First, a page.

The battle over the NEXUS pipeline is not over, event though the pipeline’s developers received permission Oct. 11 from Federal Energy Regulatory Commission to begin construction.
City council voted Oct. 16 to extend Oberlin’s retention of attorney Carolyn Elefant, who has been arguing the case against the gas line.
Elefant filed a lawsuit last month in U.S. District Court challenging the constitutionality of the use of eminent domain by two other major FERC-approved pipelines, arguing that they do not serve a public use.
The suit, filed on behalf of more than 55 landowners and the organization Bold Alliance, contends that eminent domain provisions of the Natural Gas Act violate Fifth Amendment protections.
As planned, the proposed 36-inch, 250-mile pipeline will stretch through Ohio, passing within 95 feet of homes on Reserve Avenue in Oberlin. Opponents argue it poses a blast risk to the Lorain County Metro Parks Splash Zone, Oberlin fire station, and Welcome Nursing Home.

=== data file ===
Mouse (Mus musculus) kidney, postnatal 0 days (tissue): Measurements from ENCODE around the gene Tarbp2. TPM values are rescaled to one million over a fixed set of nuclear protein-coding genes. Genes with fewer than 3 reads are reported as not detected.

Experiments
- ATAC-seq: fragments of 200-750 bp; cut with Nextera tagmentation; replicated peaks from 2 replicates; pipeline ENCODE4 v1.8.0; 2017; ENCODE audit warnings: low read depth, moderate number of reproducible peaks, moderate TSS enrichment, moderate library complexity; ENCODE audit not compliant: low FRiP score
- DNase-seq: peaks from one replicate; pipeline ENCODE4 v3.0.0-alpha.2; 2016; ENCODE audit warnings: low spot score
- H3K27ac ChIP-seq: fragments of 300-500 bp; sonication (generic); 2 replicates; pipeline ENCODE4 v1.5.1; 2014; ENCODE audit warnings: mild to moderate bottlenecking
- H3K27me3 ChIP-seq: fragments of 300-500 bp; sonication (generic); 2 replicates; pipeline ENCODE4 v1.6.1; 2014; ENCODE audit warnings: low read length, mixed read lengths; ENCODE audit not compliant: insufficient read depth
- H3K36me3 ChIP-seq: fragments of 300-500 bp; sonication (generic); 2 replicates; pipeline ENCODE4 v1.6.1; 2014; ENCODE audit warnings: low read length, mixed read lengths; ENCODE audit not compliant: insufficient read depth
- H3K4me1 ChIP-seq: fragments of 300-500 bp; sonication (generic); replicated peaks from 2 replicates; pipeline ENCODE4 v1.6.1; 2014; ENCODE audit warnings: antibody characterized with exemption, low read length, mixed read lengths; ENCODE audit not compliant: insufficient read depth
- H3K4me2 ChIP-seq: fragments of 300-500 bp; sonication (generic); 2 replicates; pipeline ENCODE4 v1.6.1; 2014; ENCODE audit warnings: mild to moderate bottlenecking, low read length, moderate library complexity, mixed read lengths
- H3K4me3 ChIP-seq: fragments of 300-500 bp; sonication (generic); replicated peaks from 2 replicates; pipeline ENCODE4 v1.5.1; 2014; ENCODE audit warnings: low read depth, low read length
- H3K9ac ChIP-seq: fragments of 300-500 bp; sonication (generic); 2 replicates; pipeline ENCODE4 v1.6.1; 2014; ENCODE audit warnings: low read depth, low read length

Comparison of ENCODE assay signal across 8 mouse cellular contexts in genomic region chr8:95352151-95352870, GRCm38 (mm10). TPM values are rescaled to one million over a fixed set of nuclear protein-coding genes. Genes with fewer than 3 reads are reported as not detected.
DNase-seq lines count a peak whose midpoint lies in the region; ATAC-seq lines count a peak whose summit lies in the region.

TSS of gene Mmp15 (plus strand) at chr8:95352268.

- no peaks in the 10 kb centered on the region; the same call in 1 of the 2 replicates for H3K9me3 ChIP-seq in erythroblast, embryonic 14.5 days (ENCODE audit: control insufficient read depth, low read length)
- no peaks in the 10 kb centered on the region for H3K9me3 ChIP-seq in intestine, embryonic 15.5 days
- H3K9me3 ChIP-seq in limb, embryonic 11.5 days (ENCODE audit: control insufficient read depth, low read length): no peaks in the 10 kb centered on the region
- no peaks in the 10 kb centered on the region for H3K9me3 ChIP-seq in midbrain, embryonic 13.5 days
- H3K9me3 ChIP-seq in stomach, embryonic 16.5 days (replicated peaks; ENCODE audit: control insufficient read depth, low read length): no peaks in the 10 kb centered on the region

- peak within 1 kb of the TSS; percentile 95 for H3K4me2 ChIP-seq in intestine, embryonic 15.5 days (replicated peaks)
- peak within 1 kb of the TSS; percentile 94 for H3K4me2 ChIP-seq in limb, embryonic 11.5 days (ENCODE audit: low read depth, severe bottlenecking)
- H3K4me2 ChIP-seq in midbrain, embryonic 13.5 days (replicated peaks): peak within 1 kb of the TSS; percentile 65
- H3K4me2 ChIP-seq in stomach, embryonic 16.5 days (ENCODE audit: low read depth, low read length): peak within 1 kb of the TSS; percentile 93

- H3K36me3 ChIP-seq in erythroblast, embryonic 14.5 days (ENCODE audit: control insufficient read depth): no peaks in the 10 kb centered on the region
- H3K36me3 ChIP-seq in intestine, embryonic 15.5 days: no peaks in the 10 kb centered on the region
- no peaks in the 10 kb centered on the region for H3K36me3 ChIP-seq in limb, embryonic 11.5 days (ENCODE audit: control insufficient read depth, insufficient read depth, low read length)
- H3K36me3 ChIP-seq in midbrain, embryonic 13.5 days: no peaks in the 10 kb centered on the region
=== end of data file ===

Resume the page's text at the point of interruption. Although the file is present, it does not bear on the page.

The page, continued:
A Community Bill of Rights passed in 2013 by 70.5 percent of Oberlin voters banned all “fracking” infrastructure, including transmission lines, from the city limits and surrounding watershed.
Citizens for Safe and Sustainable Energy has been working alongside the city in submitting testimony to the Federal Energy Regulatory Commission.
The group argues that NEXUS is not economically viable, is intended to export gas out of the U.S., will harm the environment, does not serve a public use, and, in Oberlin’s case, violates a city ordinance.
Another Ohio group, the Coalition to Re-Route NEXUS, submitted a similar request for a FERC rehearing; and Akron attorney David Mucklow filed a lawsuit on behalf of 64 landowners that included the same constitutional argument in regard to eminent domain.
John Elder, vice president of Citizens for Safe and Sustainable Energy, commended Elefant for having filed a “superb” request for a rehearing of FERC’s issuance of a permit to NEXUS.
“Her filing covered all of the points well, states the city’s case well, and I really appreciate her work,” he said.
Laurie Hamame can be reached at 440-775-1611 or @HamameNews on Twitter.